EDITORIAL: Ambassadors’ oath

Any public post holder when takes oath, it is to the constitution, rule of law and the country and the people, not to the government of the day

The government on Monday nominated Neel Kantha Uprety, former chief election commissioner, and Uday Raj Pandey, former ambassador to Saudia Arabia, as ambassadors to India and Malaysia respectively as per the new eligibility criteria set for the envoys. The Ambassador Nomination Criteria was recently approved by the Cabinet. As per the criteria, an ambassador’s main responsibility will be “working to protect and promote national interest, rising above personal interest.” While briefing the media on the Cabinet decision about the ambassadorial nominees and the criteria, Minister for Foreign Affairs Pradeep Kumar Gyawali also said that ambassadors now onwards have to take oath from the prime minister. This new provision is a departure from the existing practice. As per the tradition, an ambassadorial nominee goes through the parliamentary hearing, just as the government sends the name to the concerned country for the agreemo. Once the agreemo is accepted, the President appoints him/her as the ambassador.

The new provision of oath from the prime minister, however, has raised some questions. Earlier during the Panchayat regime, ambassadors used to take oath from the chief justice in the presence of the king, as ambassadorial posts were then considered constitutional posts. The practice continued even after the restoration of democracy in 1990 when the country adopted constitutional monarchy. But in the recent past, the oath of ambassadors was not in practice. Whether this new provision of oath for an ambassador from the prime minister is necessary hence begs the question. Foreign Minister Gyawali says since the appointment is made by the President, the prime minister will administer the oath to the ambassadors and that the new provision’s only aim is to seek the appointees’ commitment to the country. There is nothing wrong with this intent.

But at times, the past actions can help gauge the intent. Since KP Oli returned to power in February to become the most powerful prime minister in the last more than two and a half decades, he has been in a bid to centralise power. Oli’s move of bringing around 10 different agencies, including the Office of the Attorney General which is a constitutional body, under the Prime Minister’s Office does speak volumes. The intent here is clear: assigning sweeping powers to the PMO. Recent actions of some ministers in the Oli Cabinet have also been criticised for wielding power in an authoritative way. Now this move of administering the oath to an ambassador by the prime minister seems to be an extension of the plan to exercise all-out authority. Even if there is a need to administer the oath to an ambassador, the President can do so. An ambassador, after all, has to pledge loyalty to the country and its people and he or she can do so before the President as well in the form of oath. Any public post holder when takes the oath, it is to the constitution, rule of law and the country and the people – not to the government of the day. There is not much to read when it comes to a simple process of oath taking, but elected officials will do well if they take informed decisions and come up with a better rationale.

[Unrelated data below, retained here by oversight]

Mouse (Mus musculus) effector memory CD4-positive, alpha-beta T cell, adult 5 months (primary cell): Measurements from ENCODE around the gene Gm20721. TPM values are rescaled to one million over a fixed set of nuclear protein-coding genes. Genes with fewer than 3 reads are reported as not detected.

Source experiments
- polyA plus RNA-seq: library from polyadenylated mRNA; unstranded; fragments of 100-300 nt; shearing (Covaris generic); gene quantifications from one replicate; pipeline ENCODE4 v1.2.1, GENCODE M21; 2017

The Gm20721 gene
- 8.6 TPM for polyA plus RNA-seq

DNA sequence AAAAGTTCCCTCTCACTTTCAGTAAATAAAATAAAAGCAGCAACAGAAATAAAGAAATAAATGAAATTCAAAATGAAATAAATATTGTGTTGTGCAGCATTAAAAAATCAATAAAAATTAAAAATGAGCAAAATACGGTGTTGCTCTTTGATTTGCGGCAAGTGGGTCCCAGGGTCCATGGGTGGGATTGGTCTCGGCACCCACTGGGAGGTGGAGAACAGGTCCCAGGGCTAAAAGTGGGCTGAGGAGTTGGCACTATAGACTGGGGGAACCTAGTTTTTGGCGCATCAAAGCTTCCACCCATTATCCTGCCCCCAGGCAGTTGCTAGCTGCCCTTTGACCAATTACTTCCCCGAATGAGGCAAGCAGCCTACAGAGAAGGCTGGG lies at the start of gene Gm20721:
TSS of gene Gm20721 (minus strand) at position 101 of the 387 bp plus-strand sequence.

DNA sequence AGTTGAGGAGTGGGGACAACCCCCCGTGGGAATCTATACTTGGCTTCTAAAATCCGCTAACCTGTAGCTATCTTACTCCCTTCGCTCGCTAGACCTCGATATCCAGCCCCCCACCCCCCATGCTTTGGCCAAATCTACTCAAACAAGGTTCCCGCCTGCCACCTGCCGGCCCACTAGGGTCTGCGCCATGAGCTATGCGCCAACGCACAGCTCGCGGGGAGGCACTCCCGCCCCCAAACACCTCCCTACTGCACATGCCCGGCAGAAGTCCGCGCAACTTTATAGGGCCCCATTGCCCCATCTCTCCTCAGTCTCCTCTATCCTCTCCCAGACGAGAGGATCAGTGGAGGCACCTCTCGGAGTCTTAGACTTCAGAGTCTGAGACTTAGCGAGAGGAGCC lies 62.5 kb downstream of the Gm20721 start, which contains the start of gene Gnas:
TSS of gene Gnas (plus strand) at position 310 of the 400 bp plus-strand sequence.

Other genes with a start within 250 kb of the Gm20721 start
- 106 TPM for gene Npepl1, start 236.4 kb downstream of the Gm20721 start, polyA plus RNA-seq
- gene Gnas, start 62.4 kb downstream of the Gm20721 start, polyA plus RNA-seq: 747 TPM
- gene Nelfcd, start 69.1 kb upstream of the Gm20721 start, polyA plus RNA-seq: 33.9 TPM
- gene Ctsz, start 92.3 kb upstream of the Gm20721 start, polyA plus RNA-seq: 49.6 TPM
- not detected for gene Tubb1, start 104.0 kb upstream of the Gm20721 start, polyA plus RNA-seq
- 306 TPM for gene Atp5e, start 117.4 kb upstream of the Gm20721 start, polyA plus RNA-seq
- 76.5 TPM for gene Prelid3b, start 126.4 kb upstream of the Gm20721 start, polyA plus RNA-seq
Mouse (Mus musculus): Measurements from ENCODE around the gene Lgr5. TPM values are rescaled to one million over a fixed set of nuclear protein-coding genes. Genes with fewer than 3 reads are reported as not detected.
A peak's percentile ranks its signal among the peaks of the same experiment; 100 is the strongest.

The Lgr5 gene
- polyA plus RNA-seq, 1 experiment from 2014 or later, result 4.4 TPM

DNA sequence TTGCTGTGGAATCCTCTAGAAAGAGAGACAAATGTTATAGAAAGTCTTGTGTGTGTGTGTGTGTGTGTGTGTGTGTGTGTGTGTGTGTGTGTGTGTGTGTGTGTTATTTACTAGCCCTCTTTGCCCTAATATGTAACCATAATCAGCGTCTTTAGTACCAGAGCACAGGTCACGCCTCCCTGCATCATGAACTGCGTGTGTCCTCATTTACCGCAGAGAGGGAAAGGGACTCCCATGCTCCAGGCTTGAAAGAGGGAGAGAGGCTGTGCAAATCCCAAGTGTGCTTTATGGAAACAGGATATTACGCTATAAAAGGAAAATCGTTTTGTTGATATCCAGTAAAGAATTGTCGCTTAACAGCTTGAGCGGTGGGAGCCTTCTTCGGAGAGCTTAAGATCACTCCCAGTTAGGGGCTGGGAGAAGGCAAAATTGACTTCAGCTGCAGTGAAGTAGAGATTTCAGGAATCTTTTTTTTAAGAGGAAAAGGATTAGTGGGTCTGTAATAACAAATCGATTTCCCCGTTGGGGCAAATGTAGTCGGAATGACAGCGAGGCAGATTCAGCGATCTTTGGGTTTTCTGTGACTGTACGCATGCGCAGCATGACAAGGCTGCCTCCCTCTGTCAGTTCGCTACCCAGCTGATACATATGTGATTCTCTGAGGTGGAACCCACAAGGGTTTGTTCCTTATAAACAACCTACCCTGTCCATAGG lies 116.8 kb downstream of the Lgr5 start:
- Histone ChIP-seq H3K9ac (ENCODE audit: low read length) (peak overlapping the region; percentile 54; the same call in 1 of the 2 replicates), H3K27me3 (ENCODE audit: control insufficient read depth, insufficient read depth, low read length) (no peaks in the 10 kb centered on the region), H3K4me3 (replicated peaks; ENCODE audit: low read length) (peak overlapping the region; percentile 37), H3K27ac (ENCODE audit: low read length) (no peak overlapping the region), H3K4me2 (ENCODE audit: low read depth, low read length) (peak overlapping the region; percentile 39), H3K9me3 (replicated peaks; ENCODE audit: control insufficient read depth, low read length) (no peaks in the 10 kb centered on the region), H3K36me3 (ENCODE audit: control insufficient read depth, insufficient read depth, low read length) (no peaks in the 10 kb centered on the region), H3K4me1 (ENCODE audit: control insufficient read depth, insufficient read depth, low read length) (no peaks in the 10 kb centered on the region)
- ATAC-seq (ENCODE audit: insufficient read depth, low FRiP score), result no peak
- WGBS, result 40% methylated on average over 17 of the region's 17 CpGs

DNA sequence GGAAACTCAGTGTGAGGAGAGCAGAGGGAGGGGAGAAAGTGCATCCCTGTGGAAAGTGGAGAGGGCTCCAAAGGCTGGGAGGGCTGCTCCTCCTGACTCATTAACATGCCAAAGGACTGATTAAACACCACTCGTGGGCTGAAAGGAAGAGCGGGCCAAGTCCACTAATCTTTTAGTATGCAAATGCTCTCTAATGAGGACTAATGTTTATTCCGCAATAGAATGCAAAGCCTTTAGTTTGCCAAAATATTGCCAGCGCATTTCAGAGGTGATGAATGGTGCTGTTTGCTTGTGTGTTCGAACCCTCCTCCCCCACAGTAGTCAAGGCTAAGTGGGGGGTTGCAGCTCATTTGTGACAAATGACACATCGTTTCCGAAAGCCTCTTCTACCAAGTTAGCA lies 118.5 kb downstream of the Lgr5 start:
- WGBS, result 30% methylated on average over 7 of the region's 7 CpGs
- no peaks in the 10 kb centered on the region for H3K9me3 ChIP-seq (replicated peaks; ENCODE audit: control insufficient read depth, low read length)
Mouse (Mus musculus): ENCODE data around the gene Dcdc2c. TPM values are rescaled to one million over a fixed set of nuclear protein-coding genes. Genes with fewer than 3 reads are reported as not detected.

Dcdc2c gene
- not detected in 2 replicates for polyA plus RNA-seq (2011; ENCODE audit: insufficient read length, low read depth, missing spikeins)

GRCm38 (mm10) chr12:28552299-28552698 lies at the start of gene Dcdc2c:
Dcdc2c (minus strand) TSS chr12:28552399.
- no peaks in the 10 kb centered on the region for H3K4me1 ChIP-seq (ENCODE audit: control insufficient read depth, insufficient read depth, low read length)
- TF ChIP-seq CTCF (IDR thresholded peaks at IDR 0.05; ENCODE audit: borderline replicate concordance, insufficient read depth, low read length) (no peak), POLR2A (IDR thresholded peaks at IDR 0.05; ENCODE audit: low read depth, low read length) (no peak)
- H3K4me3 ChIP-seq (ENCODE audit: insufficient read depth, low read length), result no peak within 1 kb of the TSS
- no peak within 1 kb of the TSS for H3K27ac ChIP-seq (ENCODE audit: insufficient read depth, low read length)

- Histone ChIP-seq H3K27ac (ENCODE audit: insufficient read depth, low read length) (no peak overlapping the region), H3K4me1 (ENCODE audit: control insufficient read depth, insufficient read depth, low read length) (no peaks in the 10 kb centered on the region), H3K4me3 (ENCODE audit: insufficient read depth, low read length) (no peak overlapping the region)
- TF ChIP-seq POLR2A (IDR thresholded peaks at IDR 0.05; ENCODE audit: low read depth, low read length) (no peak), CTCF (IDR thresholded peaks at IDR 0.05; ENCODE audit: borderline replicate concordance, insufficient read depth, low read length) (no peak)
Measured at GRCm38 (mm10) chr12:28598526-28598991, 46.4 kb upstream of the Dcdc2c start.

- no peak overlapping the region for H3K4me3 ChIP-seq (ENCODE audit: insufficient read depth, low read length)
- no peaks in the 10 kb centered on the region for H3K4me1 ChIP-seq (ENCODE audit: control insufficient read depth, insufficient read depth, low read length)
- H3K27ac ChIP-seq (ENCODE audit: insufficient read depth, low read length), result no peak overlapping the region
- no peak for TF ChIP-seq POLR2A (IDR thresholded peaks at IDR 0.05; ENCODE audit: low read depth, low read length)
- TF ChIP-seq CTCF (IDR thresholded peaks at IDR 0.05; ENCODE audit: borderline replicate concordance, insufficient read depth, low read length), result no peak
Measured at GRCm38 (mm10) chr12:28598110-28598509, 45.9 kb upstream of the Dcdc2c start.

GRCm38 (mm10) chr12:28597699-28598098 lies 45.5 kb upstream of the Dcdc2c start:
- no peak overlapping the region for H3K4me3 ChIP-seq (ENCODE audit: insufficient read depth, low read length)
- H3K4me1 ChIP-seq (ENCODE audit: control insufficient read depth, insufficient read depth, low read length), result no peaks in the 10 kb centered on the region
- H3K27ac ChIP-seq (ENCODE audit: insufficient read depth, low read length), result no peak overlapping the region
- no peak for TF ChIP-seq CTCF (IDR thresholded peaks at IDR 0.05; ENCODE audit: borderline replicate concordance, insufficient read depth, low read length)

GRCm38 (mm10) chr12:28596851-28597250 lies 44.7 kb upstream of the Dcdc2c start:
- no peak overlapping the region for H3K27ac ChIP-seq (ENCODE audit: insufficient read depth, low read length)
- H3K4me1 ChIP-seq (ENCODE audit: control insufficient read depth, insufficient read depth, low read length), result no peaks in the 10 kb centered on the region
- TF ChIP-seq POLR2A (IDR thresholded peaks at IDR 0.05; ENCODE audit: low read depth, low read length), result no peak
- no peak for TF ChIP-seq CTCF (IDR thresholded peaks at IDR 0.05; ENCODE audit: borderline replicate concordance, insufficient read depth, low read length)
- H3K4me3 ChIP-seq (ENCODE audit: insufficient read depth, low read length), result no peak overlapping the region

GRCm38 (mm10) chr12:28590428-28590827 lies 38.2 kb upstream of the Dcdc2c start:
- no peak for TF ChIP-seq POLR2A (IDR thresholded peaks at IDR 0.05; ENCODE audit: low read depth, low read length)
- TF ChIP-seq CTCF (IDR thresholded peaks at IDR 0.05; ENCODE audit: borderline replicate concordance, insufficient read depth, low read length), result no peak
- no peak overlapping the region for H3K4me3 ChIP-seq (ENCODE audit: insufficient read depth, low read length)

Pay through banks

From the beginning of fiscal 2018-19, employers are required to pay monthly salaries to their staffers through the banking channel. A Cabinet meeting held on Monday amended the Labour Act 2017 and its Labour Bylaw 2018 which state that all kinds of employment agencies, companies or individuals engaged in any sector have to compulsorily pay salaries of their staffers through the banking system. It requires that even the domestic workers not categorised as the organised sector will also have to be paid through banking channel before January 14, 2020.

This provision will result in transparency in economic transactions and ensure that all workers are paid as per their employment contract. This will also help the monitoring authorities to cross-check whether or not the minimum wages fixed by the government are paid to the workers in all sectors. There is a tendency in the organised or unorganised sectors that the employees are paid less than what has been stated in the appointment or contract letter. Recently, the Minimum Wage Fixation Commission has recommended Rs 13,450 as a minimum salary to a worker besides other allowances.